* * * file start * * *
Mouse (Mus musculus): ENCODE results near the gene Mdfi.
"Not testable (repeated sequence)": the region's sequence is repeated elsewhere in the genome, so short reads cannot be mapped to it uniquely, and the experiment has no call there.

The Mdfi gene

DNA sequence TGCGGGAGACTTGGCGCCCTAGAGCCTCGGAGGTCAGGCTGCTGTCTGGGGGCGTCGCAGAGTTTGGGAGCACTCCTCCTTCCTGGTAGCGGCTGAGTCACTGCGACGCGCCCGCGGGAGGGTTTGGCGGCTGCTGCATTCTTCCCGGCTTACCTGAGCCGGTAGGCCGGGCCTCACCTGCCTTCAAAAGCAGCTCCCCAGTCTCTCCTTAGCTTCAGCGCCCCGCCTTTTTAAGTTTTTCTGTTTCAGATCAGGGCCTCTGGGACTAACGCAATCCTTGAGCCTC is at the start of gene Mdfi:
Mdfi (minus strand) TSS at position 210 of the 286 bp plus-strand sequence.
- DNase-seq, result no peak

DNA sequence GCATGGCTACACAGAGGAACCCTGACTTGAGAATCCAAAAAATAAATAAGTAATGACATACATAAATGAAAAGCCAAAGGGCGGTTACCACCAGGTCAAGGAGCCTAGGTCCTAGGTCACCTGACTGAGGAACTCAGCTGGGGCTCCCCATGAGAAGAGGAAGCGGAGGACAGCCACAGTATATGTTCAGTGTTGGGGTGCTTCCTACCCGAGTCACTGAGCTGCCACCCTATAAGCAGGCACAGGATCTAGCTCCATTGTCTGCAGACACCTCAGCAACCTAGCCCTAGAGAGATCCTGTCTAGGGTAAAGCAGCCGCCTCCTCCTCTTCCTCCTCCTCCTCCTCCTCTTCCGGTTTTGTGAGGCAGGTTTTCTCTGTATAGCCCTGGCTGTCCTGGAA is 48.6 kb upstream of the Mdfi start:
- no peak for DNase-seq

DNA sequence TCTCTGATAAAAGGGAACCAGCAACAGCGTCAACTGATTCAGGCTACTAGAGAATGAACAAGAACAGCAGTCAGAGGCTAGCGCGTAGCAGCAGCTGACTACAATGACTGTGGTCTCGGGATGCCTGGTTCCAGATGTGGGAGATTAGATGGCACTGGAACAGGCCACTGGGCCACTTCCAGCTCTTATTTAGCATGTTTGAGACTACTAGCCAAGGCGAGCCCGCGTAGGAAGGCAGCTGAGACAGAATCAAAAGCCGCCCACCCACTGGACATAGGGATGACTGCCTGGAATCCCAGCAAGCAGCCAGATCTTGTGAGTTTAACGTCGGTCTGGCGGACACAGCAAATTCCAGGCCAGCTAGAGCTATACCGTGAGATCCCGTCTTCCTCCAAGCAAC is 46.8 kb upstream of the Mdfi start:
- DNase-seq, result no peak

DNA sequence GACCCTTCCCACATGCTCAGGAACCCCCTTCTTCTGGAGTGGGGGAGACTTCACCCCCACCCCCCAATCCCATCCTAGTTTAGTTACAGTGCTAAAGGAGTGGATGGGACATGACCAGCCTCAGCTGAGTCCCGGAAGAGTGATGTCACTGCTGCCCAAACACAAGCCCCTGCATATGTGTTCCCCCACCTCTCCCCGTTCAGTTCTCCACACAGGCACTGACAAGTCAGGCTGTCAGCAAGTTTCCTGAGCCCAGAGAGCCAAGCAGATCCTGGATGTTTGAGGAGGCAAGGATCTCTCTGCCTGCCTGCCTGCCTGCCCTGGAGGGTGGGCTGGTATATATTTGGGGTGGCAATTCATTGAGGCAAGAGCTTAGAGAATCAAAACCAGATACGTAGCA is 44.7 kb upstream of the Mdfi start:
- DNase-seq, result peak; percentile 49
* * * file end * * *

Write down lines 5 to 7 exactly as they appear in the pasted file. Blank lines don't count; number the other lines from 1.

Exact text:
Mdfi (minus strand) TSS at position 210 of the 286 bp plus-strand sequence.
- DNase-seq, result no peak

DNA sequence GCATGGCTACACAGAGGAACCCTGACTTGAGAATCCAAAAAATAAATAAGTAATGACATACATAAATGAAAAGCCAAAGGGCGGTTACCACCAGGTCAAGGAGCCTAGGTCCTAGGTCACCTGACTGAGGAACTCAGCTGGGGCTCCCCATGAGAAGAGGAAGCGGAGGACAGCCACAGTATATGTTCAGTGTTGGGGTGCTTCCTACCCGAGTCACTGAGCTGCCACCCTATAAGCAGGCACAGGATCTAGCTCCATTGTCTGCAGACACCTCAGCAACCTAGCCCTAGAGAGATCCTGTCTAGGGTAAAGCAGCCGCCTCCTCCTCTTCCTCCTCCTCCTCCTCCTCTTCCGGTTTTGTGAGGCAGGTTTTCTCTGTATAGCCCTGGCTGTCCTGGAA is 48.6 kb upstream of the Mdfi start: